Live In Japan
01. Heaven 4:57
02. Over The Rainbow / God Put A Rainbow 5:39
03. Queen Of The Roller Derber 1:49
04. Roll Away The Stone 4:04
05. Tight Rope 2:59
06. Sweet Emily 3:24
07. Alcatraz 4:05
08. You Don't Have To Go 2:35
09. A Song For You / Of Thee I Sing / Roll In My Sweet Baby's Arms 7:10
Recorded live in concert at the Budokan Hall, Tokyo on November 8, 1973.
Delrose Allen Vocals (Background)
Chuck Blackwell Drums
Ambrose Campbell Congas
Carolyn Cook Vocals (Background)
Joey Cooper Guitar, Vocals (Background)
Nettie Davenport Vocals (Background)
Charlene Foster Vocals (Background)
John Gallie Organ
Rev. Patrick Henderson Piano, Vocals
Carl Radle Bass
Leon Russell Composer, Piano, Primary Artist, Quotation Author, Vocals
For me, personally, over the past four decades (maybe longer), I have found that there's a certain chemical reaction I get, a feeling that emerges in me, whenever I hear the music of the Rolling Stones. I could be feeling really low on some particular day, so far down I could "parachute off a dime"--but then I put some Stones on, or just happen to hear a certain song of theirs come on the radio...And suddenly, like magic, everything changes.
My mood immediately lightens up by leaps and bounds, my mental outlook improves immeasurably; inexplicably, I get a lift, like I'm literally being raised off of the ground. This always happens, and I've never known why. Never did, and I still don't. But there is something about Rolling Stones music that energizes me in such a positive way that I can never do without it for very long.
And now, in more recent times (even though I've been listening to this man's music for almost as long), I've come to realize that the music of Leon Russell has very much the same kind of effect on me. Not that Leon's voice is at all similar to Mick's, although they both do a mean version of "Jumpin' Jack Flash" as well as lovely renditions of "Wild Horses." Whatever it is, I love Stones music, and I love Leon's music, and I'm also grateful that these guys are still out their doing what they've always done so well.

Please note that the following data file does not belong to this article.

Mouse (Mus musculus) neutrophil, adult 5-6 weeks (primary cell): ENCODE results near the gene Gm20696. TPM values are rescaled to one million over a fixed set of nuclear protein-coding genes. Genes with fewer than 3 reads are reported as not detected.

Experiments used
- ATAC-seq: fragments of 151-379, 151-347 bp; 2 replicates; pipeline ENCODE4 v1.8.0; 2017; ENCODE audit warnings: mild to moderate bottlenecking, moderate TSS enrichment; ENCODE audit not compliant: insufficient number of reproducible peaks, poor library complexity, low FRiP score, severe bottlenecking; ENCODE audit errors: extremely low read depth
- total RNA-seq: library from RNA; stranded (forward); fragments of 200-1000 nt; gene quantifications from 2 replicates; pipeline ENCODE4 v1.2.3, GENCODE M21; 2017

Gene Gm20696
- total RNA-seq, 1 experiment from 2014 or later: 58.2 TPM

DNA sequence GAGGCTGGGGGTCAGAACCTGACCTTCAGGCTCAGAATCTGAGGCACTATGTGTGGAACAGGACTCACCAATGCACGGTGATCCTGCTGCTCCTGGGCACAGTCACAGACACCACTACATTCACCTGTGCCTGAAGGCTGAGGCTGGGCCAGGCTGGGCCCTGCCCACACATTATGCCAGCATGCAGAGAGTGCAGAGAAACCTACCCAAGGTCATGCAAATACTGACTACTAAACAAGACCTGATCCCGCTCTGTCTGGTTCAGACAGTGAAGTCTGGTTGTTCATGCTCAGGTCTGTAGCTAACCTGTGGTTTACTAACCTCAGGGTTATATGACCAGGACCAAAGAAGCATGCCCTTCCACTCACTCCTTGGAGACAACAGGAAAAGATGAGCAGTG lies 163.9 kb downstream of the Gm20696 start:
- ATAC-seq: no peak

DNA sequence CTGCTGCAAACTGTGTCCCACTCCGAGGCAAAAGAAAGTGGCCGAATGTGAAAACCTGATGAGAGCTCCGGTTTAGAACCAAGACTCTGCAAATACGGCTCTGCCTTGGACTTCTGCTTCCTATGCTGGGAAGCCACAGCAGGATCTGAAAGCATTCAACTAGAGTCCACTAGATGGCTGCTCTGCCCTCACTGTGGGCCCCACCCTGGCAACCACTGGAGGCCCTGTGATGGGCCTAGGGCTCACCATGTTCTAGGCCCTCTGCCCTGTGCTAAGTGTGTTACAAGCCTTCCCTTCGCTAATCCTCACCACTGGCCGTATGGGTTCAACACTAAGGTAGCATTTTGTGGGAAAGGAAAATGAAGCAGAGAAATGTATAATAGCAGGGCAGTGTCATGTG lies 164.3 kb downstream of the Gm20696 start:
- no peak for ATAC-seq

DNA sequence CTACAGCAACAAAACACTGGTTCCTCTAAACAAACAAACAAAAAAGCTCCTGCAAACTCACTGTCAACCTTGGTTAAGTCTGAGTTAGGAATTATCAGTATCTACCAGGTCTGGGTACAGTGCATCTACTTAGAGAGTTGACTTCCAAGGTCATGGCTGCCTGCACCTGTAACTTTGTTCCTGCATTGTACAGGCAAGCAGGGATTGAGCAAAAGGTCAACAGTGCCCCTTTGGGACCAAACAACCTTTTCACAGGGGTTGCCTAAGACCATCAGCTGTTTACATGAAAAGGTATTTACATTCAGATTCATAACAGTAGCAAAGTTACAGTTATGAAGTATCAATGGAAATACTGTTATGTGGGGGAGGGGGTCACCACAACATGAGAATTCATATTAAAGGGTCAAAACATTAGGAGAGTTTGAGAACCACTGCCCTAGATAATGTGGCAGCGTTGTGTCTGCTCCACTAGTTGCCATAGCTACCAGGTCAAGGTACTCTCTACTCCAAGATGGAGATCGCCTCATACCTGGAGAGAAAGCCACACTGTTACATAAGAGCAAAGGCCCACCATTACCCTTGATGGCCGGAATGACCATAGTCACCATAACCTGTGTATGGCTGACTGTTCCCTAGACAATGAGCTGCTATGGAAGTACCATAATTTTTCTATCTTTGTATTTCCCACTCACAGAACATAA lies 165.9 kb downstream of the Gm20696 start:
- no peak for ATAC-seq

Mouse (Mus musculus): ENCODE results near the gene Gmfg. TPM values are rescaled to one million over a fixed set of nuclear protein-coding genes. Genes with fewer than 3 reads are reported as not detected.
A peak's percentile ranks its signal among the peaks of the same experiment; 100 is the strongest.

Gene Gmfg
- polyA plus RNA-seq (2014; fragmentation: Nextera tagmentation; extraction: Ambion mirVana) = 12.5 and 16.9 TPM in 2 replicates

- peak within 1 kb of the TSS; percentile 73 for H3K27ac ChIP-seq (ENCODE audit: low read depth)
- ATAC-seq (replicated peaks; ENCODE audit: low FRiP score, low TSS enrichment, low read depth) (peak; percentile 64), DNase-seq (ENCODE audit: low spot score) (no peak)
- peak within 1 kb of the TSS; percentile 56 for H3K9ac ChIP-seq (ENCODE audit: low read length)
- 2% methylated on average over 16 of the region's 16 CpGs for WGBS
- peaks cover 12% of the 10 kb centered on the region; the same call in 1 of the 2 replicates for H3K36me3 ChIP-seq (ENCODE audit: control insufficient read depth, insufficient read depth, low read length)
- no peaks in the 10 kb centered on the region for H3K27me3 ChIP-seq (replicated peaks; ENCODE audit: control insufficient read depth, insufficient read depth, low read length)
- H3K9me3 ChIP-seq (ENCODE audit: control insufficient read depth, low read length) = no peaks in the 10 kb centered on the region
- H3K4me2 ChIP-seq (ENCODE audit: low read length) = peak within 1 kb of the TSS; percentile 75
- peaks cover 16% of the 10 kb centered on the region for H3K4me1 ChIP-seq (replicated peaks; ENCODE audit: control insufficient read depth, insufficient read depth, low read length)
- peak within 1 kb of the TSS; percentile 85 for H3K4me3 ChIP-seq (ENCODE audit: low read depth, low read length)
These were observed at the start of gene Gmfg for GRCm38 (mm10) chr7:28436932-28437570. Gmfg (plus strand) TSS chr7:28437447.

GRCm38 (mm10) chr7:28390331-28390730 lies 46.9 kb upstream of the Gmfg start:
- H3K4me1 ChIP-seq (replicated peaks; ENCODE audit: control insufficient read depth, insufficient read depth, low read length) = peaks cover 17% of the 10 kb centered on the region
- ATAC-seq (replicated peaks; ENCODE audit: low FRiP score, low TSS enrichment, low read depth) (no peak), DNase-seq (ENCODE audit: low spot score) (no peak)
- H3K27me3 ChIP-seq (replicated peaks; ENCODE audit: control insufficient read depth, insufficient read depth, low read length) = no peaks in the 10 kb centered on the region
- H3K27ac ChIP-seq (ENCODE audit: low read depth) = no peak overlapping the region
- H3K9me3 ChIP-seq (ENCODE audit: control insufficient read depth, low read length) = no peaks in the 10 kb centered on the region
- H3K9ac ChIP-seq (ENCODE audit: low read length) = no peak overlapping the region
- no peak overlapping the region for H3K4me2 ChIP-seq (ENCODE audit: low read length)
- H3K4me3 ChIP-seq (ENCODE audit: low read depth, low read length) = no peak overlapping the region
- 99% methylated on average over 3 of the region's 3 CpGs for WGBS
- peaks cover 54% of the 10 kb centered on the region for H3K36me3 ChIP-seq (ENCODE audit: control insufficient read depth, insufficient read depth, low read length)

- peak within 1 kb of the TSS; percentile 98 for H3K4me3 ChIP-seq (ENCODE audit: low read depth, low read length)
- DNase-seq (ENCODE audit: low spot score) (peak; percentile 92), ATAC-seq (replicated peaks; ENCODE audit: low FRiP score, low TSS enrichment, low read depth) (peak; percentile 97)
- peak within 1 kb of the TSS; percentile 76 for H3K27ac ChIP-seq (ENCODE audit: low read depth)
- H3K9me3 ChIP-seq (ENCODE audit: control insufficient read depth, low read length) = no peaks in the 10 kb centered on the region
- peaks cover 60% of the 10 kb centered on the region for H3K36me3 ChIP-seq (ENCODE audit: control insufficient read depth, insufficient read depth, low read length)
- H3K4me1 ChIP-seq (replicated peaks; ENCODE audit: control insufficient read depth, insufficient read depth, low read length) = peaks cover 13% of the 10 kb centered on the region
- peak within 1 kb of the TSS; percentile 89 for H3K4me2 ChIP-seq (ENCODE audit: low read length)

The year 2010 was a great one for Leon and for Leon Russell fans, after his perfect "Union" with Elton. What a great album! And what a great shot in the arm for Leon's career. Many of his old fans from the early '70s probably didn't even know for sure that the man was still around.
Well, he is (even going out on the road as Bob Dylan's touring partner in Summer 2011), and all the more reason to celebrate and enjoy one of the first releases from the L.A.-based Omnivore label, a 1973 live Leon recording made in Japan, and released on vinyl back then, but only in that country. This is the first time since 1974 that this concert recording has been made available anywhere else, in any other format.
Before Dylan, Cheap Trick or any other artist made their "Budokan" albums, Leon made one, and this is it. Naturally, if you are a Leon Russell fan, you have to have this. You'll want it for the music, of course. But if you opt for the CD version, you also get a wonderful 20-page color booklet with extensive credits, great photos and two complete essays about that overseas tour, and about that early '70s era, when Leon was a "Superstar." (For a great many of us, he never stopped being one.)
One essay is by Steve Todoroff, an expert on Leon's career who has authored a book about the recordings of Leon Russell. The other essay is by the Reverend Patrick Henderson, who was a member of Leon's band back then. The album opens with Rev. Patrick and the backup singers he brought in (Black Grass) featured on a couple of numbers, before Leon's full impact kicks in.
Check the track list and you'll see that there are numbers here (some of the blues songs in the medleys, as well as "Blues Power," the one Leon worked up with Eric Clapton) that you'll not find elsewhere. On the 1971 Houston material (which was several months prior to Leon's appearance at The Concert for Bangladesh) he had Kathi McDonald and Claudia Lennear as his background singers, and "Jack Flash" was already in the show.
Both the 1971 and 1973 shows are great--put them in your rotation of Leon concert recordings. How about (as soundtrack to a long afternoon into evening barbecue or pool party), a chronological playing of Mad Dogs & Englishmen, followed by Houston '71 (tracks 10 through 16), followed by Concert For Bangladesh, followed by Leon Live (Long Beach '72), capped off by Live in Japan (tracks 1 through 9)?
Can a Leon Russell fan ever really get enough of Leon playing Live?